Melodic Minor Modes: G Phrygian Nat.13

Here’s part two of this series on the Melodic Minor Modes. This one is about the Phrygian Natural 13. Click on the thing above to hear it and download it for free if you like. Below is the notation and TAB; feel free to download that too and peruse it at your leisure. Do check out the related Guitarist column too as there are some nice chords there. Some pretty; some evil.

MM2

So, on with it. Some people name this scale Dorian b2, but the scale sounds more Phrygian-like to me so I use this name. Bear in mind the audience doesn’t hear the name of the scale when you use it so you could call it Sir Wolfgang Soil Spores III for all it matters. Call it whatever makes it sound the best.

Starting from G the scale is: G Ab Bb C D E F G. The function is: 1 b2 b3 4 5 6 b7 1. The slightly misleading thing about this scale is that it’s really used for a dominant chord that’s had its 3rd suspended, poor thing; the b3 is masquerading as a #9. So you could re-spell the formula thus: 1 b9 #9 4 5 13 b7 1. Make more sense? Think of the underlying chord as being a Dom7(sus4) with extensions of b9 #9 and 13. If you see these chord symbols: 13sus(b9), or a slash-chord like Ab∆#5/G then this might be your mode of choice. So that’s all very well, but how do you use it?

The chord progression I’ve used is a simple turnaround (usually C∆ A-7 D-7 G7) with the G13sus(b9) making an appearance at the end of the 4 bar loop – C∆ A-7 D-7 G13sus(b9). The G13sus(b9) is functioning as a dominant chord taking us back to the home key of C.

This sort of groove and harmonic sequence makes me think of George Benson. Some of the things I like about his playing are: the rhythm, the lightness, energy, rhythmic space, joy… he’s just ridiculous. And he has an incredible ‘tache. And he won’t quit ’til he’s a star. Check this out and weep at the funk. So, anyway, I love playing on this kind of thing. Hopefully, this little improvisation sounds nothing like Benson and that’s what I want; when I can let my influences out but not do it in a pastiche and not think about their playing at all. Herein lies the road to complete brain-meltdown, so I think it might be best if we just say GB is very good but he’s not going to help me play this solo. But, if you think it sounds exactly like Benson then, oh well… back to the drawing board!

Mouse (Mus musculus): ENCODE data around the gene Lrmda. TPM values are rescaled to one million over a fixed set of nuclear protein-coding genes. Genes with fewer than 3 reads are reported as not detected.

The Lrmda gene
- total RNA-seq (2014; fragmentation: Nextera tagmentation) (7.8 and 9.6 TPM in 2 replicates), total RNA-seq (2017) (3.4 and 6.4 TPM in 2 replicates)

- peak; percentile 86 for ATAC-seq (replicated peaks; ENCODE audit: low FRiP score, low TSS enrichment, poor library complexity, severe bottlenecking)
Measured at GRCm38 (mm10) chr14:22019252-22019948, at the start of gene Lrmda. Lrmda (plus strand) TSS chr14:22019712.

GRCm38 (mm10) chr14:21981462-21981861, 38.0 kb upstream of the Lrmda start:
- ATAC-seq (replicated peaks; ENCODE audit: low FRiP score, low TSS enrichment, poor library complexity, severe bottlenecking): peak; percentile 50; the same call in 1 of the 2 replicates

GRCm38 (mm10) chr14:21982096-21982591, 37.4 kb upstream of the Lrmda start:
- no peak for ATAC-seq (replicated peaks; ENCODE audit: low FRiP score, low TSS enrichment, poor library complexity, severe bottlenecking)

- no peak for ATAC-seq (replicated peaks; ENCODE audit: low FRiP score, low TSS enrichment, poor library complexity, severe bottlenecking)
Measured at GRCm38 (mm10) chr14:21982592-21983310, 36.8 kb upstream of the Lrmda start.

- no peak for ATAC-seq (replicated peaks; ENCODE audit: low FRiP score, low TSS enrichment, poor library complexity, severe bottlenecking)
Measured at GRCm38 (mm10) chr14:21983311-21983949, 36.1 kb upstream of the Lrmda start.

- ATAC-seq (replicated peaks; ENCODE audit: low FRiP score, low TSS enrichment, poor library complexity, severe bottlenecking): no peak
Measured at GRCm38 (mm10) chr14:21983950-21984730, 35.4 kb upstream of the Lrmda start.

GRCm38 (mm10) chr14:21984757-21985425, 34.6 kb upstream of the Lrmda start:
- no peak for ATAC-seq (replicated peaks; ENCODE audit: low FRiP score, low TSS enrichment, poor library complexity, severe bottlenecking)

Another thing I like is to sometimes play on the changes and sometimes play bluesy stuff right across the changes. E.g. bar 5-7 you could look at that as sort of just bluesy stuff in C, then the run at bar 8 starts out in C and switches to the G Phrygian nat.13 scale. Also, take note of any repeated ideas/motifs; for example, the little quaver/2 semiquavers thing starting at bar 21. Using little motifs and keeping the ideas moving through the changes makes your playing sound like it’s got direction, ideas unfolding, telling a story, making sense, etc. One idea moves to the next. Maybe think of how conversations develop or how ivy grows out or [insert mystical analogy here]. Whatever makes you not raz up and down the scale as fast as you can and makes you develop ideas is a good thing.

Ok, that’s enough ‘dancing about architecture’. I really need to learn how to string a sentence together but tea and crumpets beckon.Buttered_crumpet2

Feel free to add something here. How about your favourite 13sus(b9) voicing/use in a composition/favourite place you’ve heard it used/anything. The comment box is yours…

Comments on Melodic Minor Modes: G Phrygian Nat.13

  1. Ben says:

    cheers for putting these lessons up mike! nice playing too…

    1. Mike Outram says:

      Cheers, Ben.
      Here are some G13sus(b9) voicing that I like too.

      3 5 6 0 6 0
      3 X 3 1 1 0
      3 X 6 5 5 3
      X 10 6 9 6 8
      X 10 10 10 9 12

      1. Ben says:

        nice one, i was just using the ‘rootless 13sharp11’ voicings like your 3rd example, this will give me a bit more scope! looking forward to the next 5 articles!

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